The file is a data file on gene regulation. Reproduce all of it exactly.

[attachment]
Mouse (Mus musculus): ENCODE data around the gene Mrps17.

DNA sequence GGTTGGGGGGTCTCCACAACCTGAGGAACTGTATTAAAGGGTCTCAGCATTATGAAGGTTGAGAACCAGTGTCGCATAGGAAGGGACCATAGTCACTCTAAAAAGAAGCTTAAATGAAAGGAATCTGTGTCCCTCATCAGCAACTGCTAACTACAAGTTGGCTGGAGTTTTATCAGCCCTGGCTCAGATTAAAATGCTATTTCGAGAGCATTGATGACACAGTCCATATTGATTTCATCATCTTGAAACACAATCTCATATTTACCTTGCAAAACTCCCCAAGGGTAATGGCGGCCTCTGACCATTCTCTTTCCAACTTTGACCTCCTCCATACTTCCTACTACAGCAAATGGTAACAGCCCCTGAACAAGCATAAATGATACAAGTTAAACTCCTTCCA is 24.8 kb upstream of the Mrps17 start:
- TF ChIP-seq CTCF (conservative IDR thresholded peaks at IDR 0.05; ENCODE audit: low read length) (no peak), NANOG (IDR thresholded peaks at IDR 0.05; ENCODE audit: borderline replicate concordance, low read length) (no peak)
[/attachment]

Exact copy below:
Mouse (Mus musculus): ENCODE data around the gene Mrps17.

DNA sequence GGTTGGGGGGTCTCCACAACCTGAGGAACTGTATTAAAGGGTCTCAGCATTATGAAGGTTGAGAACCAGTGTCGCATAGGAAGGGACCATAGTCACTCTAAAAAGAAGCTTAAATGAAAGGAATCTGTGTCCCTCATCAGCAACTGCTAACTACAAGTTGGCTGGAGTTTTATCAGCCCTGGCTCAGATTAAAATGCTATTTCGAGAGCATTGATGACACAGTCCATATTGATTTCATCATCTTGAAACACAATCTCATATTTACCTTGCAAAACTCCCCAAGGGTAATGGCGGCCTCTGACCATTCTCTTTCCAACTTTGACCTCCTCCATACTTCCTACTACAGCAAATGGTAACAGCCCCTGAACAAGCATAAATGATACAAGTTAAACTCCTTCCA is 24.8 kb upstream of the Mrps17 start:
- TF ChIP-seq CTCF (conservative IDR thresholded peaks at IDR 0.05; ENCODE audit: low read length) (no peak), NANOG (IDR thresholded peaks at IDR 0.05; ENCODE audit: borderline replicate concordance, low read length) (no peak)